•The couple employed 29 full-time staff, including two chauffeurs, seven kitchen servants, seven footmen and assorted maids and gardeners. Even the cooks had a maid.
•The Duchess ordered the well-trained help to call her "Your Royal Highness," a title denied her by her husband's brother, King George VI.
•The Duchess' money had to be crisp—either new from the bank or ironed by a servant. Money, of course, was never discussed. "The Duke and Duchess never asked how much anything cost," recalls Augé. "We just spent it."
•Elaborate dinner parties, preferably for not more than 30 guests, were thrown by the Duke and Duchess on Tuesday through Thursday evenings. "An invitation from the Duchess was like a gift from God," says one insider.
•Guests were expected to arrive promptly at 8:30. Rather than risk being late, even royalty might pace outside the door until the proper time to ring.
•Before entertaining, the Duke fortified himself with a glass of scotch especially blended for him and kept in a locked bottle.
•As the butler received people at the door, David, as the Duke was called by friends, would descend the long staircase to greet them with his four pugs on gold Cartier leashes, two on each side of him.
•When the last guest arrived, the butler notified the Duchess in her room. She then appeared at the top of the stairs, like a queen, always exquisitely dressed. The staircase was lined with hundreds of orchids, which the gardener returned to the greenhouse after guests departed.
•Guests were well provided for. A visitor's choice of cigarettes, cigars and even pills—be they saccharin or digitalis for a heart problem—were known in advance and provided in appropriate containers.
•Cocktails lasted for precisely one hour, during which guests nibbled on five pounds of caviar. Invitees would not get drunk. "They wanted to be asked back," Augé says.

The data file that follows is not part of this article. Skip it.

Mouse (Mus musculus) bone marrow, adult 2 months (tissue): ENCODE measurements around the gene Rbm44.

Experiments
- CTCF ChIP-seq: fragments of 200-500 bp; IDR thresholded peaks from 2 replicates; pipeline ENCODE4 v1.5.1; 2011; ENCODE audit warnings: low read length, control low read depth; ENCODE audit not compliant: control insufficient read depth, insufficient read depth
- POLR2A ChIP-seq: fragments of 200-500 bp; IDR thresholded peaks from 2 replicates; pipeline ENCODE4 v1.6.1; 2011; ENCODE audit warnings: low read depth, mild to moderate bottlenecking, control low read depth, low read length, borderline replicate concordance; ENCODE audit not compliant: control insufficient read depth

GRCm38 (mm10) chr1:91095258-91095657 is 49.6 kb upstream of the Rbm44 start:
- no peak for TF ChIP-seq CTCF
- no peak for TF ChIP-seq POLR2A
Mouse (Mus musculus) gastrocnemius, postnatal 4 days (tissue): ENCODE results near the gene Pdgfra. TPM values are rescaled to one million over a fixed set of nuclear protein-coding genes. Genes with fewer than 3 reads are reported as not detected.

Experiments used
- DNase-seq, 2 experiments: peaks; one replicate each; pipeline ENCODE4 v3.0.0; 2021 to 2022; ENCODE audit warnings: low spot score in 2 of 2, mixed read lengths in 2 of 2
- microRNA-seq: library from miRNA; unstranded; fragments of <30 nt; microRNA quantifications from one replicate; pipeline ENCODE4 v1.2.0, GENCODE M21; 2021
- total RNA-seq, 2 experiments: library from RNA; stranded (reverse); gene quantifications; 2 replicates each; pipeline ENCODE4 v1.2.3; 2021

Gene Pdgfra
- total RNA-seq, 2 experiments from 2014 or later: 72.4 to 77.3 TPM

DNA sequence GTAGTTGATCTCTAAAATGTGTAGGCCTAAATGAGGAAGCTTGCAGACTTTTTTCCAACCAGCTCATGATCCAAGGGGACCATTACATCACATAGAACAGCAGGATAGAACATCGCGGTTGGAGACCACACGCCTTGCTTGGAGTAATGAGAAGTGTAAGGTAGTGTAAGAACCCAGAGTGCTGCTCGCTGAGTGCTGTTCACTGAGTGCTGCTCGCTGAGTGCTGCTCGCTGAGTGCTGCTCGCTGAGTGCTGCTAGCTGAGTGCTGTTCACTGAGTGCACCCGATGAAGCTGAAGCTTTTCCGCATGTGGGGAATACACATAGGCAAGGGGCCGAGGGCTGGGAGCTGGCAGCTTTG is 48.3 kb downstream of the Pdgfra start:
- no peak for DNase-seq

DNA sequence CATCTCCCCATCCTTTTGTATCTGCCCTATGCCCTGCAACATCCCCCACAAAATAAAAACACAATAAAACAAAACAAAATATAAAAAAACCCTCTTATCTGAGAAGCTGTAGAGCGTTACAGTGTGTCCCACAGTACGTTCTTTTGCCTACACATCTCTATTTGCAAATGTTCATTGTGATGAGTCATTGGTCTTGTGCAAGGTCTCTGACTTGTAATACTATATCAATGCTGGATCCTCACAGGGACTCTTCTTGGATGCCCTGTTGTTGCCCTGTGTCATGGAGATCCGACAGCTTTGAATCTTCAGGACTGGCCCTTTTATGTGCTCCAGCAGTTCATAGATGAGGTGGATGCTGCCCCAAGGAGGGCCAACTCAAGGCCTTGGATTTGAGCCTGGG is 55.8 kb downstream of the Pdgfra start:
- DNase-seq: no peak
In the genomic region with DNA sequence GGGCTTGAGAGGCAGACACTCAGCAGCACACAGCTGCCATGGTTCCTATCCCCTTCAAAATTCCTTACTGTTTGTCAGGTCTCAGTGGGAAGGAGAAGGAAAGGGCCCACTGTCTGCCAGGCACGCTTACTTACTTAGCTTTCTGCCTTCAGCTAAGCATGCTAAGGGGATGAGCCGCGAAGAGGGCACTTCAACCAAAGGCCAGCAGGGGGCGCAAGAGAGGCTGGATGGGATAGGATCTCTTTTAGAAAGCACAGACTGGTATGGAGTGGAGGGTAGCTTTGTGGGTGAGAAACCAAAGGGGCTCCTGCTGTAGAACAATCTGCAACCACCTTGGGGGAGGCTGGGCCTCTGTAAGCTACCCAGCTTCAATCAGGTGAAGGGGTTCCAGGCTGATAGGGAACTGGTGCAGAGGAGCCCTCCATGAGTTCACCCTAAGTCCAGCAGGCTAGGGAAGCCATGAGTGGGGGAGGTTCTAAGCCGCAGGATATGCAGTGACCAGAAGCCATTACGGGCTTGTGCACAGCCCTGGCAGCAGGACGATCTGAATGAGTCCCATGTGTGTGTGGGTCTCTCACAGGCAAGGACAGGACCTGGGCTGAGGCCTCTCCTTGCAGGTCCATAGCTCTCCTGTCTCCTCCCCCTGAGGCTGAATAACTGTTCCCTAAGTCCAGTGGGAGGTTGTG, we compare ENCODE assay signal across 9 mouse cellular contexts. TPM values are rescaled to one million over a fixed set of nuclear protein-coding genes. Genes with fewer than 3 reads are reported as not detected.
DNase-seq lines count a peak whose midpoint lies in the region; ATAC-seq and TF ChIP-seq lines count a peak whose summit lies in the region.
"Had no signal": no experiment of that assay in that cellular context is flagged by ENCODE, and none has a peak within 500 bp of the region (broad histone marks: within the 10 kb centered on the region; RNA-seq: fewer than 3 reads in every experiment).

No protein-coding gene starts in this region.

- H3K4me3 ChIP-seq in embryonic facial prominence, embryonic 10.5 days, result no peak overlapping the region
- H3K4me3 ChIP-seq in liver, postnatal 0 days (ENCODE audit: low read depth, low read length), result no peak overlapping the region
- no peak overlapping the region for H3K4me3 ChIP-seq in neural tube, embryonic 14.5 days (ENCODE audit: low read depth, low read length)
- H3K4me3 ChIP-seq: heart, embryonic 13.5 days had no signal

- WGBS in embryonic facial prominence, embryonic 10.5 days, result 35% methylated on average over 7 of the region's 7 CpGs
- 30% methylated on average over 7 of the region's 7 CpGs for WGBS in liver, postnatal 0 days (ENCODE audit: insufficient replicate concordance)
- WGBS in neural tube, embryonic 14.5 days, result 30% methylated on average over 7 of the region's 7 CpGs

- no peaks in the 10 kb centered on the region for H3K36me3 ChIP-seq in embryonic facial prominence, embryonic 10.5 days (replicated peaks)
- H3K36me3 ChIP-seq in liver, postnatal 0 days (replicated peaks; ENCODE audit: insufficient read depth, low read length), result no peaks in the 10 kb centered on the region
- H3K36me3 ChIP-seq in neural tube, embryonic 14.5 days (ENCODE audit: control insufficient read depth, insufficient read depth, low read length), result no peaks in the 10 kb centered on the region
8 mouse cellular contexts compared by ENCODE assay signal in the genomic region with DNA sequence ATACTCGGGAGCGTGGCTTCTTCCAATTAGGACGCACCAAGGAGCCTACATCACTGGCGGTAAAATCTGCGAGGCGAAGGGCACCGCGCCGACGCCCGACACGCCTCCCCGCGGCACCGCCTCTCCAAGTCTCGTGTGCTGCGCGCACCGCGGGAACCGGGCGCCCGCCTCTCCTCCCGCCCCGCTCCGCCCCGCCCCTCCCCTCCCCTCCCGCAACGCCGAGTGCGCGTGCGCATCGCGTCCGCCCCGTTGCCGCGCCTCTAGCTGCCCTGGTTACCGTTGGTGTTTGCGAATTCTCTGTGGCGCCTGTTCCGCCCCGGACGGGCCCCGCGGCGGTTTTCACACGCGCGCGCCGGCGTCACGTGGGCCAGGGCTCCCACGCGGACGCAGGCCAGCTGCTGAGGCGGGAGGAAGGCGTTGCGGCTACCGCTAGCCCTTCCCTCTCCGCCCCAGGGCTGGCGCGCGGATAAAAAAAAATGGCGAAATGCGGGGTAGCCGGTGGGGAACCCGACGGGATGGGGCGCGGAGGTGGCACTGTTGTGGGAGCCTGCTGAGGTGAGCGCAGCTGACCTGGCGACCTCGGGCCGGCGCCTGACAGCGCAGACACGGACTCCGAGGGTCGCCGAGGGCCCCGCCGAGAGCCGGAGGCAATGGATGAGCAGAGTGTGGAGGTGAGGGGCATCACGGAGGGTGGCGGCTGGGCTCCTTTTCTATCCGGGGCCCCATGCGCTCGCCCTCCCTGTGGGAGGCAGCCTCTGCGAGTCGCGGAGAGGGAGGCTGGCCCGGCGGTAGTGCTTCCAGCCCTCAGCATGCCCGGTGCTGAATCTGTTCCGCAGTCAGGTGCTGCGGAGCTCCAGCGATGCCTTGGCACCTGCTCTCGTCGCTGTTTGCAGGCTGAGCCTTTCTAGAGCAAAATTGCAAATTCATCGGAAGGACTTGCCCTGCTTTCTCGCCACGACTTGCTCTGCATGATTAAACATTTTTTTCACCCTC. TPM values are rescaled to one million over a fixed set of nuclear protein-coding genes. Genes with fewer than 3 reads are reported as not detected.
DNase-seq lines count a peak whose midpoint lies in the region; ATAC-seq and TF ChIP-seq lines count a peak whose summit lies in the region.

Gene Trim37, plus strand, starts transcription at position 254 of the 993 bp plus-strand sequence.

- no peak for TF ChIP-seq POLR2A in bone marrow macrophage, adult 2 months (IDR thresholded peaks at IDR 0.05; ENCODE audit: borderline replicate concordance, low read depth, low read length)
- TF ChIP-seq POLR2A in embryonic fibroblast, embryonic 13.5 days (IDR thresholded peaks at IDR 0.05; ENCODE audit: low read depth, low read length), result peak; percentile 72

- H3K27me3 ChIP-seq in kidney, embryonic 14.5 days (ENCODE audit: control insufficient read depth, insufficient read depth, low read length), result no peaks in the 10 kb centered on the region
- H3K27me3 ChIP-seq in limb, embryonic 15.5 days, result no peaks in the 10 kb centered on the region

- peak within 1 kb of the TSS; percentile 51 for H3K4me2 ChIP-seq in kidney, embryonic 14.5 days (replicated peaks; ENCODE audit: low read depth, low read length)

•At each dinner party the Duchess kept a tiny gold pencil beside her plate and a discreet notepad. She might write a word or two during the course of the meal, such as "try truffles with this dish next time" or "salt in soup?" The servants shuddered when she jotted such a reminder, fearing the next day would bring a reprimand.
•The Duchess frequently changed her mind several times about where she wanted to dine. Servants were constantly resetting the tables until she was satisfied. The Duchess' favorite object in the formal dining room was Marie Antoinette's bidet, filled with flowers grown by the Duke.
•If there was no hired entertainer, the Duke and Duchess would sometimes take out their then-stylish Hula Hoops, with which they were both adept.
•Even the dogs received royal treatment. On occasions when the couple entertained, the help's day began with grooming the pugs, which were clipped, trimmed, sprayed with Christian Dior perfume and adorned with mink collars trimmed with diamonds. Each week the Duchess made out a doggie menu that might include capon breast, ground steak or calves' liver bought fresh daily. The entrée was grilled to perfection moments before the canines' mealtime. The chef also baked fresh dog cookies daily.
For the royal pugs—and even more so for their masters—it was not a dog's life.
Theirs was not a common love story, and their world not a common world. When the Duchess of Windsor died last April at 89, an era of entertaining that allowed for fastidious elegance and glorious, if often childish, excess probably died with her. After King Edward VIII abdicated to marry Wallis Warfield Simpson, a twice-divorced American whom the Church of England rejected, the newly titled Duke and Duchess became social royalty without peer from Paris to Palm Beach. They were a glamorous and capricious team, dedicated to beauty, fun and each other. The following glimpses into the couple's rarified existence are taken from the forthcoming book, The Truth About the Duchess: As Told by Her Staff, compiled by Charlene Bry. "It was a fairy-tale life," says Jean Pierre Augé, the couple's chef from 1958 to 1960, "but they lived it very well."